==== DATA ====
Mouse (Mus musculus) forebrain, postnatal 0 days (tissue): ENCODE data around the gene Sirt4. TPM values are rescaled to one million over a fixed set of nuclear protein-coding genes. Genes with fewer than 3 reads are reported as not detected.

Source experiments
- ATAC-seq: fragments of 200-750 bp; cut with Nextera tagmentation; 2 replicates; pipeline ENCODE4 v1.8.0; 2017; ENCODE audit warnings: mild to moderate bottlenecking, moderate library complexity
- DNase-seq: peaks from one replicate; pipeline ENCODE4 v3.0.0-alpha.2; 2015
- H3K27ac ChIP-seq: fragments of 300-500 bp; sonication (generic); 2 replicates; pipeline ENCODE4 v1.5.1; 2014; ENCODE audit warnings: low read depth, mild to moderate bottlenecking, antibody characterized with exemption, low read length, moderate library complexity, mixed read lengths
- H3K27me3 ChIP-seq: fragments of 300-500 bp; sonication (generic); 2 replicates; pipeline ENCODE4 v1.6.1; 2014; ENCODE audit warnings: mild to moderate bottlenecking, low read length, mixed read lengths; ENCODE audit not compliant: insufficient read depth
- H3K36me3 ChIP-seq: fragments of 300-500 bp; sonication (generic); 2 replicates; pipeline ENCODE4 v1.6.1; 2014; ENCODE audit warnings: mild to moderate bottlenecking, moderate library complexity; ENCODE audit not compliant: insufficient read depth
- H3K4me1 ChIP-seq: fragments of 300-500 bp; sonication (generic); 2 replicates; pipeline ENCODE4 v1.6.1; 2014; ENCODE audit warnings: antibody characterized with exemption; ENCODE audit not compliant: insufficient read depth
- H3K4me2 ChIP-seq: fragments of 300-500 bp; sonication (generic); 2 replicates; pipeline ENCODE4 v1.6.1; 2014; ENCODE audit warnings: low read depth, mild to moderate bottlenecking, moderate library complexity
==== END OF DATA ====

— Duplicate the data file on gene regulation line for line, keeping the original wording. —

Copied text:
Mouse (Mus musculus) forebrain, postnatal 0 days (tissue): ENCODE data around the gene Sirt4. TPM values are rescaled to one million over a fixed set of nuclear protein-coding genes. Genes with fewer than 3 reads are reported as not detected.

Source experiments
- ATAC-seq: fragments of 200-750 bp; cut with Nextera tagmentation; 2 replicates; pipeline ENCODE4 v1.8.0; 2017; ENCODE audit warnings: mild to moderate bottlenecking, moderate library complexity
- DNase-seq: peaks from one replicate; pipeline ENCODE4 v3.0.0-alpha.2; 2015
- H3K27ac ChIP-seq: fragments of 300-500 bp; sonication (generic); 2 replicates; pipeline ENCODE4 v1.5.1; 2014; ENCODE audit warnings: low read depth, mild to moderate bottlenecking, antibody characterized with exemption, low read length, moderate library complexity, mixed read lengths
- H3K27me3 ChIP-seq: fragments of 300-500 bp; sonication (generic); 2 replicates; pipeline ENCODE4 v1.6.1; 2014; ENCODE audit warnings: mild to moderate bottlenecking, low read length, mixed read lengths; ENCODE audit not compliant: insufficient read depth
- H3K36me3 ChIP-seq: fragments of 300-500 bp; sonication (generic); 2 replicates; pipeline ENCODE4 v1.6.1; 2014; ENCODE audit warnings: mild to moderate bottlenecking, moderate library complexity; ENCODE audit not compliant: insufficient read depth
- H3K4me1 ChIP-seq: fragments of 300-500 bp; sonication (generic); 2 replicates; pipeline ENCODE4 v1.6.1; 2014; ENCODE audit warnings: antibody characterized with exemption; ENCODE audit not compliant: insufficient read depth
- H3K4me2 ChIP-seq: fragments of 300-500 bp; sonication (generic); 2 replicates; pipeline ENCODE4 v1.6.1; 2014; ENCODE audit warnings: low read depth, mild to moderate bottlenecking, moderate library complexity